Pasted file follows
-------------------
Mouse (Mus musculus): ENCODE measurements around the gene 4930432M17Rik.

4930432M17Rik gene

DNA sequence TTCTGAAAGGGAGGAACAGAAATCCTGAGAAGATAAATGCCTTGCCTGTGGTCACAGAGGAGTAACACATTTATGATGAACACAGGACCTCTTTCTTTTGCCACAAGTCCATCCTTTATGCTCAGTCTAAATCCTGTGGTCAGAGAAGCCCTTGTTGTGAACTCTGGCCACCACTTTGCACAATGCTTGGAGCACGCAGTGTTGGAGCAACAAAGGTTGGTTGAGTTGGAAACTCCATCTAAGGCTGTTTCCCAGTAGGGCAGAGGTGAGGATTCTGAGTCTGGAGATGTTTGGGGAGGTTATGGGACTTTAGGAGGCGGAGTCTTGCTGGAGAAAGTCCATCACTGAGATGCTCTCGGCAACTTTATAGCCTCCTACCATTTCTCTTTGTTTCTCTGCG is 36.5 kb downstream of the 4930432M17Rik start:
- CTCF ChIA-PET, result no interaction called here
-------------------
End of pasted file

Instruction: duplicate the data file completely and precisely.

Mouse (Mus musculus): ENCODE measurements around the gene 4930432M17Rik.

4930432M17Rik gene

DNA sequence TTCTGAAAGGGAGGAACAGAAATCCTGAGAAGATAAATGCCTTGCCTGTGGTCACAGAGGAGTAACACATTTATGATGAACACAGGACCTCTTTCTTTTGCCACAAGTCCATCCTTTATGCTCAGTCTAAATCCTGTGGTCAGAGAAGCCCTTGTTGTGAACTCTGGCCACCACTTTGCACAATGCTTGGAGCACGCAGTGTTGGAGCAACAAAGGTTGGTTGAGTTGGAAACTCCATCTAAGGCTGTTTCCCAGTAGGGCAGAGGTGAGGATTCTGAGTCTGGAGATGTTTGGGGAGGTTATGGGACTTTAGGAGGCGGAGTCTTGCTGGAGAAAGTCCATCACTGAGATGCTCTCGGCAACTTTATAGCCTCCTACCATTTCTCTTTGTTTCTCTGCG is 36.5 kb downstream of the 4930432M17Rik start:
- CTCF ChIA-PET, result no interaction called here